So started our love of Iceland. Eight years later Jennifer and I were back for a photographic journey through the southern and western parts of this monumental country. This was in September 2015 and I came back for a third journey in February 2016. I have collected photos from all the three journeys, but mainly the last two in this Portfolio of Icelandic photos.
Iceland was created by fire. It is situated in the mid-Atlantic rift, where the Eurasian and the American tectonic plates slowly are moving apart with about 2.5 cm a year. And along this rift that goes straight across Iceland, from its southwestern part to its northeastern, magma and lava are constantly welling up, as geysers are letting out their steam and volcanoes are erupting. So Iceland was formed, and so it is until this day constantly growing.
Iceland has the largest glacier in Europe, Vatnajökull, which covers an area roughly the size of Luxembourg and also several other smaller glaciers in total covering more than 10% of the total land mass of Iceland. Sometimes Ice and Fire meet. Several volcanoes are situated right underneath the glaciers and can cause enormous flooding as they melt parts of the glacier from the bottom, and when the water breaks out, it sweeps everything with it along its way to the sea. The latest eruption at Vatnajökull finished at the end of February 2015 after having lasted for half a year. And in 2011 an eruption blocked lots of air traffic all over Northern Europe due to all the smoke and debris that filled the atmosphere.
Jennifer and I went with a group of like-minded photographers to Iceland during the last 10 days of September. We covered the south coast and the peninsula of Snaefellsnes on the west coast and we went inland to the most famous landmarks on Iceland: Thingvellir, where the first parliament took place in Iceland more than a thousand years ago, Gullfoss, the magnificent waterfall, and Geysir, where the power of Iceland’s hot underground manifests itself in fountains of superheated water sprouting up from the ground.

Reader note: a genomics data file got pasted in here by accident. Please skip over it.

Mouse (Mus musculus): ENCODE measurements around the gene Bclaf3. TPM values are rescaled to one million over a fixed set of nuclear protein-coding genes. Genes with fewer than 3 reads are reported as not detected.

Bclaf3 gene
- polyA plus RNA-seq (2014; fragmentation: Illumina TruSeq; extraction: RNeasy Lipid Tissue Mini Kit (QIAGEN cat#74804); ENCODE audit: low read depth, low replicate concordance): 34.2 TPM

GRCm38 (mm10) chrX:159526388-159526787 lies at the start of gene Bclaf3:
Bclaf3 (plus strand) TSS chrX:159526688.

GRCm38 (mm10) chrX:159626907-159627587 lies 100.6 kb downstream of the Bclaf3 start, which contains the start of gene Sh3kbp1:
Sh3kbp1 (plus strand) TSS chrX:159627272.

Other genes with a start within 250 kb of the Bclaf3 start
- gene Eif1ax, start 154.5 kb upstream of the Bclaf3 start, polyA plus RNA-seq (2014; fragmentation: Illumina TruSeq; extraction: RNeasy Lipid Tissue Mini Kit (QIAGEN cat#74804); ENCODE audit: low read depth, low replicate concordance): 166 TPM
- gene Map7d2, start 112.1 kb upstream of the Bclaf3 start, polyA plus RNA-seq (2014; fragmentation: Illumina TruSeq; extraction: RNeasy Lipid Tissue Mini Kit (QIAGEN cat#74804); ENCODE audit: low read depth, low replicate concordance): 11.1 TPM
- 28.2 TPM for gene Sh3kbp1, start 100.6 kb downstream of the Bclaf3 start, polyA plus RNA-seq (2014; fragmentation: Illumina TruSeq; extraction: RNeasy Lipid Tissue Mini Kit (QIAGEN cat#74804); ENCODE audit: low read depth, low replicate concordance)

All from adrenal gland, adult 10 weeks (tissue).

And in February I went back for a third time with another group of photographers in the hasher winter climate but without Jennifer. In the image gallery below I have chosen to bring you with us on our travels starting to the east of Iceland at the little harbour of Djupvogur going southwest to Stokksnes and continuing to the town of Höfn. From there we continue to just south of Vatnajökull, the largest glacier in Europe, to see the icebergs calving from the glacier at the lagoon at Jökulssarlon and the small growlers that float ashore along the beaches.
From Jökulssarlon our journey will take us to Vik with its beaches of black pebbles, large sea stacks of volcanic basalt and stunning sunsets. And waterfalls! Lots of them! We visit Skogafoss (a foss is a waterfall) and Seljalandsfoss.
Nature is monumental in Iceland. The mountains are huge and the rivers and waterfalls are roaring in a world where otherwise only the howling wind presents any sound. But we found lovely details as well, with lava block from ancient eruptions covered in moss and lichens that created exciting patterns taking the viewer on a journey into the macro world. Everywhere the black sand and the dramatic skies are part of the scenery.
But Jennifer and I found the architecture quite boring. Very little of the old remains and with constant earth quakes and volcanic eruptions, we can understand it isn’t easy to keep historic buildings alive. The ecclesiastical architecture is however interesting. Here the people have dared to reach out in new and exciting ways.
And in Reykjavik we visited Harpa Concert Hall, a modern monument in coloured glass where the panes literally could change the colour in the pace the music played.
After Reykjavik I bring you to the western part of Iceland, the peninsula of Snaefellsnes with its famous volcano at the western end, Snaefellsjökull, which Jules Verne used as the entrance to the centre of the earth (Journey to the Centre of the Earth, 1864). After many adventures the expedition reappeared again through another volcano, Stromboli, in Italy. But we will finish instead with the black church of Budir.
Wherever I have been able to, I show you the difference between the late summer in August, autumn in late September and winter in mid February. My own favourite must be the autumnal landscape with all its colours and pleasant climate (although Jennifer wouldn’t agree on the comment about the “pleasant climate”)
The Portfolio gallery above incorporates my previous blogs Fire and Ice and also Where to meet God? and below I have added two slide shows showing two eruptions of Strokkur from my blog Geysir. They were taken with around 5 pictures per second and each eruption only last a few seconds. When you watch that slide shows, please click on a picture in the previous slide above show to stop it from automatically changing pictures, so the Strokkur eruption pictures don’t move on the screen.
And here is the next eruption: